European Parliament

Choisissez la langue de votre document :

  • bg - български
  • es - español
  • cs - čeština
  • da - dansk
  • de - Deutsch
  • et - eesti keel
  • el - ελληνικά
  • en - English (Selected)
  • fr - français
  • ga - Gaeilge
  • hr - hrvatski
  • it - italiano
  • lv - latviešu valoda
  • lt - lietuvių kalba
  • hu - magyar
  • mt - Malti
  • nl - Nederlands
  • pl - polski
  • pt - português
  • ro - română
  • sk - slovenčina
  • sl - slovenščina
  • fi - suomi
  • sv - svenska
Parliamentary questions
10 November 2011
E-007865/11E-007997/11
Joint answer given by High Representative/Vice-President Ashton on behalf of the Commission
Written questions : E-007865/11 , E-007997/11

1. The EU Treaties do not confer any general power upon the High Representative to conduct enquiries into alleged human rights violations by private companies. However, the Treaties provide that the protection of human rights is an objective of Union external action. In this light, the High Representative is naturally concerned by any allegations that the behaviour of EU companies may have contributed to human rights violations in third countries.

2. Information and communication technologies (ICT) have an inherently dual nature, in that they have the potential both to foster democracy and to promote human rights or to enable repressive governments to increase violations of human rights. Certain items, for example, may be employed either to enable individuals to gain access to censored information and to disseminate such information quickly or by national authorities to restrict access to information or to increase surveillance over Internet users.

3. The EU has already taken steps to introduce human rights considerations into the licensing of dual-use technologies, including telecommunications and ‘information security’ technologies. Regulation 428/2009 setting up a Community regime for the control of exports, transfer, brokering and transit of dual use items provides that authorisations for the export of dual use items may be refused on a variety of grounds, including for reasons of human rights considerations.

The Commission is currently assessing how human rights considerations could be integrated more strongly into the dual-use export control system. On 30 June 2011, the Commission adopted a Green Paper on the EU dual-use export control system. The Green Paper launches a broad public consultation concerning the functioning of the system. The Green Paper is divided into three parts: the first setting out the overall context of export controls, the second dealing with specific issues under the current Dual-Use Regulation, and the third elaborating on a mid‑ to long-term vision of export controls in the EU. Stakeholders are invited to provide responses on all of the issues set out in the document. The deadline for comments is 31 October 2011.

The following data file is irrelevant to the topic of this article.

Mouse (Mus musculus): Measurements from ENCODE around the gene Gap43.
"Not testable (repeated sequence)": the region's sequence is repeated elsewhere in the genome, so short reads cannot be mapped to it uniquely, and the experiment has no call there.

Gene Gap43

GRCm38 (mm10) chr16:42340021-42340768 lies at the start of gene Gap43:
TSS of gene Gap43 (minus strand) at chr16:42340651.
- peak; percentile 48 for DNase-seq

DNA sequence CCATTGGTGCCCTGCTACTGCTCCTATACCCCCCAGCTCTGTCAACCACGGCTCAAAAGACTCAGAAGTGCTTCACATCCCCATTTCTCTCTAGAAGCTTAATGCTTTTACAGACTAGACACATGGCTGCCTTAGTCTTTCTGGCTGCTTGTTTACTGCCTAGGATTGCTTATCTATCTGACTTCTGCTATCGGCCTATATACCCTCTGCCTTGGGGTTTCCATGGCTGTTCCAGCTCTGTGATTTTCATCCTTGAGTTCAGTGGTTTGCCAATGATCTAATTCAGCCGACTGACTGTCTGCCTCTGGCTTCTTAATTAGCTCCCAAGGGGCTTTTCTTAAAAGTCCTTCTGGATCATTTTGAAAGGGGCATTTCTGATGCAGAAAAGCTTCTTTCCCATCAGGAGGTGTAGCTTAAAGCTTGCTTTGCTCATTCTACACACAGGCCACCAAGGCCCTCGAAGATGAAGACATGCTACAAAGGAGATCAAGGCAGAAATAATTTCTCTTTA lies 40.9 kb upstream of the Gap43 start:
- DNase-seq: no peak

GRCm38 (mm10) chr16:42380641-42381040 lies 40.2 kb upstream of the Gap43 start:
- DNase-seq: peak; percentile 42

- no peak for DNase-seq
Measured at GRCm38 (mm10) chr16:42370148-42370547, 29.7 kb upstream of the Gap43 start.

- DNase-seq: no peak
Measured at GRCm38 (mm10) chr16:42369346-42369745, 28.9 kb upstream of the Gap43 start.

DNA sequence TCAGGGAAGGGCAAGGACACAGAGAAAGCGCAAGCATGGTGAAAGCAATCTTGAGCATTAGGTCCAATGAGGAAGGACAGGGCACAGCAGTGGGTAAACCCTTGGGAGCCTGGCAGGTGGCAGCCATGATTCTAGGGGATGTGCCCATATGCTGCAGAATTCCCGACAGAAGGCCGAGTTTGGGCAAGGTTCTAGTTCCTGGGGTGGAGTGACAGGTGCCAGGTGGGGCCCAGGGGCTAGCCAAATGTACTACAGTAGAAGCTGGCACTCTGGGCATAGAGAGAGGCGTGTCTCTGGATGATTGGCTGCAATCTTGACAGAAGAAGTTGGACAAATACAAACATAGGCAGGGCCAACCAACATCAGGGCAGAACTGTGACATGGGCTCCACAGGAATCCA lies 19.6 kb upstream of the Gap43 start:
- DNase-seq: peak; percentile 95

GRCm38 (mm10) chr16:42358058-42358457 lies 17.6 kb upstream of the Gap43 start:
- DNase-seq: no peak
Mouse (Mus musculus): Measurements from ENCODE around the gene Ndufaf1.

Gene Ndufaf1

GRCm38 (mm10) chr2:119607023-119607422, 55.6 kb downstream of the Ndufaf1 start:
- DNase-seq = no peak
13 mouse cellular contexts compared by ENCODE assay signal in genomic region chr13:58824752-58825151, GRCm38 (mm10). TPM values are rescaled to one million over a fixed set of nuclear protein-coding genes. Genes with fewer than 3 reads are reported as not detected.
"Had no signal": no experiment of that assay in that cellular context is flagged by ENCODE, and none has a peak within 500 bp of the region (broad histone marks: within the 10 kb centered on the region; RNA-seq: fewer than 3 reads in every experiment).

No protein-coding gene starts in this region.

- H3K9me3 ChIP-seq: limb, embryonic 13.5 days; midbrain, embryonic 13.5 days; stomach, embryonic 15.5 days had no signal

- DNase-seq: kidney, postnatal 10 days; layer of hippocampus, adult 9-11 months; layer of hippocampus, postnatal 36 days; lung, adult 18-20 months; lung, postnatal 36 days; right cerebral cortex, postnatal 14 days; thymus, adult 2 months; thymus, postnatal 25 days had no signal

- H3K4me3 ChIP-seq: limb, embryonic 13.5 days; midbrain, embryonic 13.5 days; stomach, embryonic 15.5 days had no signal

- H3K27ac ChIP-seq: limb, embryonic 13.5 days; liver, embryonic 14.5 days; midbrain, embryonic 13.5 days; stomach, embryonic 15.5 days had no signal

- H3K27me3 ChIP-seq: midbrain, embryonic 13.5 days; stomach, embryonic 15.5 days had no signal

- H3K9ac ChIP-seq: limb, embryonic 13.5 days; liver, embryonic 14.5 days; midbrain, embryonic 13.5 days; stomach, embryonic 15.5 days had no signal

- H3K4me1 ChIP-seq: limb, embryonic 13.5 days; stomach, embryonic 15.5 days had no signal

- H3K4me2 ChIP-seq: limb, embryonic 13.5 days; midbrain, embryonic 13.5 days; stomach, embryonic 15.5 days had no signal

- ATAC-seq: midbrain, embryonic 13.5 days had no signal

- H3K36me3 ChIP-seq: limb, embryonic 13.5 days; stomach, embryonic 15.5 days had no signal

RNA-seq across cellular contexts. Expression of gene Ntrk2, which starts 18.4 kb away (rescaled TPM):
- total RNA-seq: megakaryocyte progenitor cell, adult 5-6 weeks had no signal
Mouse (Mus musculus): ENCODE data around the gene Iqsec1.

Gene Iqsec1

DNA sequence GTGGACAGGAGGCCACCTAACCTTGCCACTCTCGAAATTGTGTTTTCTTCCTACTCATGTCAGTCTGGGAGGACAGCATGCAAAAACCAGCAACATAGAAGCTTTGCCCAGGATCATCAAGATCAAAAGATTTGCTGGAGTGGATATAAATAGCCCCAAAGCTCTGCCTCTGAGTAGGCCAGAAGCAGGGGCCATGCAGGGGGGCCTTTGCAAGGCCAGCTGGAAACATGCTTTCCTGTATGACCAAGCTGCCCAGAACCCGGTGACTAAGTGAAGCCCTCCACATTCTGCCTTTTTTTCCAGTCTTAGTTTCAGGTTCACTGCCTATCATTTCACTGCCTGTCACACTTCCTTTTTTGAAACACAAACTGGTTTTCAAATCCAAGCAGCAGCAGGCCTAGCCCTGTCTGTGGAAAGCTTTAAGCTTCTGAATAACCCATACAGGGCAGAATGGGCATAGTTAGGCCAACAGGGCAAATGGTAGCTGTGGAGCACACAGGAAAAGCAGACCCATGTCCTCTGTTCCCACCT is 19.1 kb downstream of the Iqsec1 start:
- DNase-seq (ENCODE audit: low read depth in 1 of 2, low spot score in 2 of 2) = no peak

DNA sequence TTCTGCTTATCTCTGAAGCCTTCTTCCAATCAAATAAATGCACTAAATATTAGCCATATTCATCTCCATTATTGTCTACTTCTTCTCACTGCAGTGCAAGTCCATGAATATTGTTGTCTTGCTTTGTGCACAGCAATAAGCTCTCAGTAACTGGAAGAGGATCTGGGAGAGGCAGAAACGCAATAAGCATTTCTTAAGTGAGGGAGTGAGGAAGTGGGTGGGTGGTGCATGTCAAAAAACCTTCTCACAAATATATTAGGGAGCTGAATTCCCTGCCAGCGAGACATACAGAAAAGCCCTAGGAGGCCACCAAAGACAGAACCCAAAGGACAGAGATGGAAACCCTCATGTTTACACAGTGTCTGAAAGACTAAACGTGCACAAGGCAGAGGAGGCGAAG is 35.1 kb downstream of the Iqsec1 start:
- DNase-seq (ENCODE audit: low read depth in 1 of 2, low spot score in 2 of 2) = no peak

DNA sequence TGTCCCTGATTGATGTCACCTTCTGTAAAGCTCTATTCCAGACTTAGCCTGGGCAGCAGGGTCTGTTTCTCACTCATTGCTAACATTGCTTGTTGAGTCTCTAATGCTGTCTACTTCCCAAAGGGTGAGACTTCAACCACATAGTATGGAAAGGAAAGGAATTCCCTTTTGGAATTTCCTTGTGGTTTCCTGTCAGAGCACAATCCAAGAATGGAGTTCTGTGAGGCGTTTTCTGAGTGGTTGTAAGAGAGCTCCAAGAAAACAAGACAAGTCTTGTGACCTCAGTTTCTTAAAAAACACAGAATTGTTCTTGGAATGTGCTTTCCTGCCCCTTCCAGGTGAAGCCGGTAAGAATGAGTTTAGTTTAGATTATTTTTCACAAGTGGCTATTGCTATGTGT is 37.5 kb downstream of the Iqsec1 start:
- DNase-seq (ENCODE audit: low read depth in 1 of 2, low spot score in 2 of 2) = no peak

The continuous review and updating of lists of potential harmful technologies is not within the remit of the High Representative as they are the subject of a Commission proposal. It is worth mentioning that these lists actually implement internationally agreed dual-use controls which are regularly updated and implemented in EU legislation.

The possible establishment of an ‘early warning mechanism’ goes beyond the scope of the implementation of the Dual-Use Regulation and should be dealt with in a wider framework.

4. It is in general incumbent upon European companies to comply with the provisions of the Dual-Use Regulation and any implementing national legislation, and to ensure that they have put in place appropriate compliance mechanisms to this end. Moreover, Article 20 of the regulation, in particular, requires companies to establish records of their exports for the purpose of compliance. Article 24 of the regulation requires the Member States to establish appropriate and dissuasive penalties at the national level in the event of breach.

5.  The EU is a strong supporter of the UN Guiding Principles on Business and Human Rights endorsed by the UN Human Rights Council in June 2011. The High Representative expects all European companies to comply with these principles and in particular that business:

avoid infringing on the human rights of others and should address adverse human rights impacts with which they are involved;
seek to prevent or mitigate adverse human rights impacts that are directly linked to their operations, products or services by their business relationships, even if they have not contributed to those impacts;
Where business enterprises identify that they have caused or contributed to adverse impacts, they should provide for, or cooperate in, their remediation.

The Commission has also stated that it will adopt a communication on Corporate Social Responsibility by the end of 2011, which will further advance the EU’s actions on business and human rights, including on an effective implementation of the UN Guiding Principles.

In the light of the extremely complex issues involved concerning either legal regulation of exports of ICT or the development of a code of conduct for the ICT industry in the EU, the possibility of establishing an inter-service group with the relevant services to study this issue will be explored by the EEAS and the Commission. Moreover, the Council Working Party on Human Rights (COHOM) will discuss the issue of the freedom of expression and the use of new information and communication technologies before the end of 2011.

OJ C 146 E, 24/05/2012
Last updated: 17 November 2011Legal notice